As I’m reading that text, I get another from the practice that tells me Dr. Doyle is waiting for me on the call and to click here to be connected. I try again. Loading. And loading. And loading. And loading. How long will Dr. Doyle wait? What if the pharmacy runs out of steroids and inhalers? What if I have to wait weeks to see my PCP? What a fool I’ve been to trust technology. I hate technology. I should have never let those reporters have access to the internet.

Landline Becomes a Lifeline

Then, a miracle happens. Our landline rings. I couldn’t get to it fast enough the first time because the landline phone is on another floor. But then it rings again. I picked it up, and it was Dr. Doyle. She was very nice on the phone. She wasn’t annoyed that I was late. I explained my medical condition. She got it, especially the part about being a good steward of antibiotics. She called in the prescriptions. I picked them up that night. A week later I was talking without coughing or losing my voice.

That positive digital health outcome would not have been possible without an analog workaround. My landline. Obviously, my home number was in my patient file, and Dr. Doyle was smart enough to look it up and call me directly. She probably saw my age and thought, “I bet this guy still has a landline.”

So, to all you providers out there who are building digital front doors, make sure you have a side analog entrance when your shiny new technology glitches, your app doesn’t load or your server goes down.

Thanks for reading.

About the Author

David Burda

David Burda began covering healthcare in 1983 and hasn’t stopped since. Dave writes this monthly column “Burda on Healthcare,” contributes weekly blog posts, manages our weekly newsletter 4sight Friday, and hosts our weekly Roundup podcast. Dave believes that healthcare is a business like any other business, and customers — patients — are king. If you do what’s right for patients, good business results will follow.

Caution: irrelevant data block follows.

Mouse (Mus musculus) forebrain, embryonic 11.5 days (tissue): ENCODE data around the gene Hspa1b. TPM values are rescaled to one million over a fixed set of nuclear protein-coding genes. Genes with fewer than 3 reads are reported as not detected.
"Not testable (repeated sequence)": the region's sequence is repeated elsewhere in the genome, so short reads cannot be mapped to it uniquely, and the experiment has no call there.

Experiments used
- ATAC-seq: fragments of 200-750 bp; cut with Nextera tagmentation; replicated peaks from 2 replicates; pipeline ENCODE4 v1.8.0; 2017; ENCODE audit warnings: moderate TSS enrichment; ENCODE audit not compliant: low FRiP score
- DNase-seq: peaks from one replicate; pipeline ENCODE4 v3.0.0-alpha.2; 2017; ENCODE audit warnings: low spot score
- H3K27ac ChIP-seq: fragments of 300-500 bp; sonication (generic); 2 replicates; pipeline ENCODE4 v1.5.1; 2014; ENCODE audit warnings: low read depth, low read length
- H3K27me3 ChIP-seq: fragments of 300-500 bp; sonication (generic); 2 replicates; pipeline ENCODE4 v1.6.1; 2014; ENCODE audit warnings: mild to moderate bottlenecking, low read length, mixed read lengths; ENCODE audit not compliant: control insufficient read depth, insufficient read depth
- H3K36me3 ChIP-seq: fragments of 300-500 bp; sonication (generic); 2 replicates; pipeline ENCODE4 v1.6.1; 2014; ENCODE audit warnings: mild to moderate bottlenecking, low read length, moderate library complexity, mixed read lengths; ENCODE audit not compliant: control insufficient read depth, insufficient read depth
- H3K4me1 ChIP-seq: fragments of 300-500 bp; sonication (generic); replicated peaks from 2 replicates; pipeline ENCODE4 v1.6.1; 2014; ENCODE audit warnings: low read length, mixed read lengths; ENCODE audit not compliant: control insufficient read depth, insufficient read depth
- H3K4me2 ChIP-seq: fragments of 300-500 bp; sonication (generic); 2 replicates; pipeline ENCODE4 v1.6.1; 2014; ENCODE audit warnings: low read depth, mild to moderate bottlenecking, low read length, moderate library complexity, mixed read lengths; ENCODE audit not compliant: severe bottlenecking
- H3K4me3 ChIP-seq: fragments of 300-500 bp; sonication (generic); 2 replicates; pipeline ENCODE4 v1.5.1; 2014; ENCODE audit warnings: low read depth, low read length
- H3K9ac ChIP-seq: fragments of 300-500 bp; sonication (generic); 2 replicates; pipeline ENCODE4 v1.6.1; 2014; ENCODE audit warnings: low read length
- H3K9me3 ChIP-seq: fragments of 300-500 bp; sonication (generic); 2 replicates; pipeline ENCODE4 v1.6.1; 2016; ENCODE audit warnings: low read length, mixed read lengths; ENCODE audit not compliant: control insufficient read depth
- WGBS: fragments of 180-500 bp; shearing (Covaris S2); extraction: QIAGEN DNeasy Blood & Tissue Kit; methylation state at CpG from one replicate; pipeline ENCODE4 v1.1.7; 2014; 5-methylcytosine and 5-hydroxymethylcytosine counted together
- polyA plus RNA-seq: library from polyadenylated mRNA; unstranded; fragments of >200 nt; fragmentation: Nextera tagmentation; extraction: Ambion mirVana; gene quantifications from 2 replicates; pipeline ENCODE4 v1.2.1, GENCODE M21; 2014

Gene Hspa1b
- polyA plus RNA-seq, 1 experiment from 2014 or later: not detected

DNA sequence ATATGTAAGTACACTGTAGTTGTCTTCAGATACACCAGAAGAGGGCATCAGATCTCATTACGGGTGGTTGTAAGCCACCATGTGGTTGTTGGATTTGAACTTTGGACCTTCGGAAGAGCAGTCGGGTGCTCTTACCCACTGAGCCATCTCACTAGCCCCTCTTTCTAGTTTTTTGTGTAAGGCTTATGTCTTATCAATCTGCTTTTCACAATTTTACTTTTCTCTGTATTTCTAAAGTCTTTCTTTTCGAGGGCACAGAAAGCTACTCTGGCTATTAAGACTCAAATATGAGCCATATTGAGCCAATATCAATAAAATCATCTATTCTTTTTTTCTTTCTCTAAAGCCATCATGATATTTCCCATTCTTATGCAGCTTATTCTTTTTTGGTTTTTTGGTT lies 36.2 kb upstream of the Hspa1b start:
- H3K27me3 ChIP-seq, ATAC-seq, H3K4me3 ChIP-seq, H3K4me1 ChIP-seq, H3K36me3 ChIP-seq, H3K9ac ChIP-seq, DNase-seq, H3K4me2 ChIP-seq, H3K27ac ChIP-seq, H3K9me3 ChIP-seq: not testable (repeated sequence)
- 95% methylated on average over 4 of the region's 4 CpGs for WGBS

Dave’s personnel experiences with the healthcare system both as a patient and family caregiver have shaped his point of view. It’s also been shaped by covering the industry for 40 years as a reporter and editor. He worked at Modern Healthcare for 25 years, the last 11 as editor.

Prior to Modern Healthcare, he did stints at the American Medical Record Association (now AHIMA) and the American Hospital Association. After Modern Healthcare, he wrote a monthly column for Twin Cities Business explaining healthcare trends to a business audience, and he developed and executed content marketing plans for leading healthcare corporations as the editorial director for healthcare strategies at MSP Communications.

When he’s not reading and writing about healthcare, Dave spends his time riding the trails of DuPage County, IL, on his bike, tending his vegetable garden and daydreaming about being a lobster fisherman in Maine. He lives in Wheaton, IL, with his lovely wife of 40 years and his three children, none of whom want to be journalists or lobster fishermen.